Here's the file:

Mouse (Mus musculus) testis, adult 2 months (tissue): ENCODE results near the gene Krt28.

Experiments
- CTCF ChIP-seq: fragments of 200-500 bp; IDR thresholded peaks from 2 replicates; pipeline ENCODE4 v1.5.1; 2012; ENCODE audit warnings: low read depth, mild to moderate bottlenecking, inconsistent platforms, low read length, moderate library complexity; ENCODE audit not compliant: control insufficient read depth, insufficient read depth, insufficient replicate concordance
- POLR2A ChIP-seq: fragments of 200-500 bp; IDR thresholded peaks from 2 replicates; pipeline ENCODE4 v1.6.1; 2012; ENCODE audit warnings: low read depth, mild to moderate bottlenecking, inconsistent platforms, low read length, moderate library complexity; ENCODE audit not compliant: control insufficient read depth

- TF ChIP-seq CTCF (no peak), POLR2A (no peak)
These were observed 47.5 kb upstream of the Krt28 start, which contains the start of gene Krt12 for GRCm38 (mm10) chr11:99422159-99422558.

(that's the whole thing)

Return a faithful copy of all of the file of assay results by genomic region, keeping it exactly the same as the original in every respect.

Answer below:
Mouse (Mus musculus) testis, adult 2 months (tissue): ENCODE results near the gene Krt28.

Experiments
- CTCF ChIP-seq: fragments of 200-500 bp; IDR thresholded peaks from 2 replicates; pipeline ENCODE4 v1.5.1; 2012; ENCODE audit warnings: low read depth, mild to moderate bottlenecking, inconsistent platforms, low read length, moderate library complexity; ENCODE audit not compliant: control insufficient read depth, insufficient read depth, insufficient replicate concordance
- POLR2A ChIP-seq: fragments of 200-500 bp; IDR thresholded peaks from 2 replicates; pipeline ENCODE4 v1.6.1; 2012; ENCODE audit warnings: low read depth, mild to moderate bottlenecking, inconsistent platforms, low read length, moderate library complexity; ENCODE audit not compliant: control insufficient read depth

- TF ChIP-seq CTCF (no peak), POLR2A (no peak)
These were observed 47.5 kb upstream of the Krt28 start, which contains the start of gene Krt12 for GRCm38 (mm10) chr11:99422159-99422558.